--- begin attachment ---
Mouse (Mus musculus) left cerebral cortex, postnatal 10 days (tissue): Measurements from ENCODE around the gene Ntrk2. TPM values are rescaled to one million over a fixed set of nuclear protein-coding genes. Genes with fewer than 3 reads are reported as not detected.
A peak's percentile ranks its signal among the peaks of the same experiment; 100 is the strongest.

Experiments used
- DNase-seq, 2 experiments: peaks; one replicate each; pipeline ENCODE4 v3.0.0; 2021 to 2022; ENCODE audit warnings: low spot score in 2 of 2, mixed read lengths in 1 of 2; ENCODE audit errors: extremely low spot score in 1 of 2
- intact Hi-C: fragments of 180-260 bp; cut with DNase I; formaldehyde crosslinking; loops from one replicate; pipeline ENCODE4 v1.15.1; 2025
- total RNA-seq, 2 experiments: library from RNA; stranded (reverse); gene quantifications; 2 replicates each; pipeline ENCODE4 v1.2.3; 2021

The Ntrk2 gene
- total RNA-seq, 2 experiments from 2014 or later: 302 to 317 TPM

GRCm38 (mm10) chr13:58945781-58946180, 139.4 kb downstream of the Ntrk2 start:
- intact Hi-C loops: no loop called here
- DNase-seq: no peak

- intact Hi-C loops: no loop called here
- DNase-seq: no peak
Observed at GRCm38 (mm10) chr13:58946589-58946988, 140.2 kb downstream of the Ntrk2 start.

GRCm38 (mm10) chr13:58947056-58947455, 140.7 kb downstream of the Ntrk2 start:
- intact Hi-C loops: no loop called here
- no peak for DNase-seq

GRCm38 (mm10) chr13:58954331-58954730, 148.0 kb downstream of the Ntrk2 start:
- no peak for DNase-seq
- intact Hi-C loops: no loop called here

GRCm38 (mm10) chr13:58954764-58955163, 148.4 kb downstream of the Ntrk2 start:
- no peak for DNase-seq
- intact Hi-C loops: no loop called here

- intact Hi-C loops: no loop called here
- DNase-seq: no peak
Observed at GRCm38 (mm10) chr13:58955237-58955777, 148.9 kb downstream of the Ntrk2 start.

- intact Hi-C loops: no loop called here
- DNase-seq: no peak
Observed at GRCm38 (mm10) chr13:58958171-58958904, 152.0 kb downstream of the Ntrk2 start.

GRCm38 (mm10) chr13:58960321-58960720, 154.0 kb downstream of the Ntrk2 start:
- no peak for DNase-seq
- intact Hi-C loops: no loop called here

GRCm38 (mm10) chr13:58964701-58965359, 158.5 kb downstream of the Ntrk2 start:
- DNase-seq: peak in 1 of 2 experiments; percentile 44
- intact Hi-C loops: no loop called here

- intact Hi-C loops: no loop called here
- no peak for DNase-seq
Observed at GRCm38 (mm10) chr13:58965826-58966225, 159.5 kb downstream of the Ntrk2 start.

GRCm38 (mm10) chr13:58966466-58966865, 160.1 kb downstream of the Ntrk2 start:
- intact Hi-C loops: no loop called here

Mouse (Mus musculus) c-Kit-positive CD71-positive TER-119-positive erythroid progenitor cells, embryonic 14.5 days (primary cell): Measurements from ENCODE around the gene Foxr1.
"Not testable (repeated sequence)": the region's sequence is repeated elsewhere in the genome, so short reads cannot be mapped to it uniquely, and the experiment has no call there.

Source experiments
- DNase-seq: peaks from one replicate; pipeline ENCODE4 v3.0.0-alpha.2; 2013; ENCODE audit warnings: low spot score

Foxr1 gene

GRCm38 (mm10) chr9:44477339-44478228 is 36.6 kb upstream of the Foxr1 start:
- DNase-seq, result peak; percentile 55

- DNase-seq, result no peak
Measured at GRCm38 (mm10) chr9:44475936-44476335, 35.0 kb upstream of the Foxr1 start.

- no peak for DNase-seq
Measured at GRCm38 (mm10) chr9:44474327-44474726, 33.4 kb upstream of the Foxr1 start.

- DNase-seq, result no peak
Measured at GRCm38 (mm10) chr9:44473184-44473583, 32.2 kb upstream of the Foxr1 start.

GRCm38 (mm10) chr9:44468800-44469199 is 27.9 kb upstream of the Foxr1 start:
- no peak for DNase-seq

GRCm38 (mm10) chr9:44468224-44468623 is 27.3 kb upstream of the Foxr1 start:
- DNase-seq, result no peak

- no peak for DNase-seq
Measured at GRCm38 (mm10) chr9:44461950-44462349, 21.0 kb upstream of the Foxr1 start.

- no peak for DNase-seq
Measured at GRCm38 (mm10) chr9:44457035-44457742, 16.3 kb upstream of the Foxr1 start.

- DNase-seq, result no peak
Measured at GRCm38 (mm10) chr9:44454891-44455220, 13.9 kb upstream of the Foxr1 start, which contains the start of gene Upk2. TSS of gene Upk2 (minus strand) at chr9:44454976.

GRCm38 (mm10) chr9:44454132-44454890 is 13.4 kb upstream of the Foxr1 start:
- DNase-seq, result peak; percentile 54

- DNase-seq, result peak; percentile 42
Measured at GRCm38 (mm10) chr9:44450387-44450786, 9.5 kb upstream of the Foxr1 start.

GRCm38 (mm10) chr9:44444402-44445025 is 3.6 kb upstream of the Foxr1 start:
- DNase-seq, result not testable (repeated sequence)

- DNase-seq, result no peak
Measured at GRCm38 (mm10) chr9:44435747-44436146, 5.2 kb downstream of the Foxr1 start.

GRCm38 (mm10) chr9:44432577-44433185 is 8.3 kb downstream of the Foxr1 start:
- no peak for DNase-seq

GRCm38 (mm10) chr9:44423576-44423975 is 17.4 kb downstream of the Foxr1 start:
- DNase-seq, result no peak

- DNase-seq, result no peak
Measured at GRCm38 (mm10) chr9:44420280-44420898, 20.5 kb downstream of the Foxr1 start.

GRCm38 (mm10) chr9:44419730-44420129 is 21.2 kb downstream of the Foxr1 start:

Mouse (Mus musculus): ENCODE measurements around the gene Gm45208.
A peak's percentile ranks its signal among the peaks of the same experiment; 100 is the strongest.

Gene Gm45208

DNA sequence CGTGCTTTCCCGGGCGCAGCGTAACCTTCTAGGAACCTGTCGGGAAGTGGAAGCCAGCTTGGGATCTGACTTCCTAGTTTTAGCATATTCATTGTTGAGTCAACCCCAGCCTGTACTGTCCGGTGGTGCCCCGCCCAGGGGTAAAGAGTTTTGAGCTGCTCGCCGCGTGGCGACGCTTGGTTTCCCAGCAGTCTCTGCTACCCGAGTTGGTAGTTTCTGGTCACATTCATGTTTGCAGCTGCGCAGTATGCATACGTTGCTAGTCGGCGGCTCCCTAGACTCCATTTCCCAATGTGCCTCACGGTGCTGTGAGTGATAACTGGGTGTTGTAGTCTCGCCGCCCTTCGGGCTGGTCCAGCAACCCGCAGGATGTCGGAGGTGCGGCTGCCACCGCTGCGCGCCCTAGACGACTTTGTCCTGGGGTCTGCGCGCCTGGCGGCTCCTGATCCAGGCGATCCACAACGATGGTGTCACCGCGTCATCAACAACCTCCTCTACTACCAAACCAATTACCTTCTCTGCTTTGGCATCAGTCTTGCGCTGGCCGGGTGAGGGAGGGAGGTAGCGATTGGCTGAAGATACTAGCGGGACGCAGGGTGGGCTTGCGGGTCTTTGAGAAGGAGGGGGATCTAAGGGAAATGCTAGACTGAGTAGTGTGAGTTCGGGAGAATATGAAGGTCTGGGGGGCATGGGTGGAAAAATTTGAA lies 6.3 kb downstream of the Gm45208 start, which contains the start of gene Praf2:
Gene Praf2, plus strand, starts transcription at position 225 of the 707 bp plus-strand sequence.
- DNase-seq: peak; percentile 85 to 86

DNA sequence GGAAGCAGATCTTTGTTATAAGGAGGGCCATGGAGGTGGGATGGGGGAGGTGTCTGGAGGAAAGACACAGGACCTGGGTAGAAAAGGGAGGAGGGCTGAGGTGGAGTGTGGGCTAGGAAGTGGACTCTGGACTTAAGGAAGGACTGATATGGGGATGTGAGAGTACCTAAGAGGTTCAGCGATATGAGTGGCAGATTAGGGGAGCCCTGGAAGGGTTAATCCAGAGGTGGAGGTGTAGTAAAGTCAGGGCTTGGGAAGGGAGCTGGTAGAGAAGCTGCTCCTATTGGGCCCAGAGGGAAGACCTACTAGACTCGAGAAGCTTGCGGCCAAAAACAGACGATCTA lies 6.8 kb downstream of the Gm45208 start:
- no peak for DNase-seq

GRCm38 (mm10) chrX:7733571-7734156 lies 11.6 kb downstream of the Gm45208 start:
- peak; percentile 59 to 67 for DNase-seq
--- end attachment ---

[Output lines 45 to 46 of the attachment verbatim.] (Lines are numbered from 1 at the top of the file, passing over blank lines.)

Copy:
Foxr1 gene

GRCm38 (mm10) chr9:44477339-44478228 is 36.6 kb upstream of the Foxr1 start: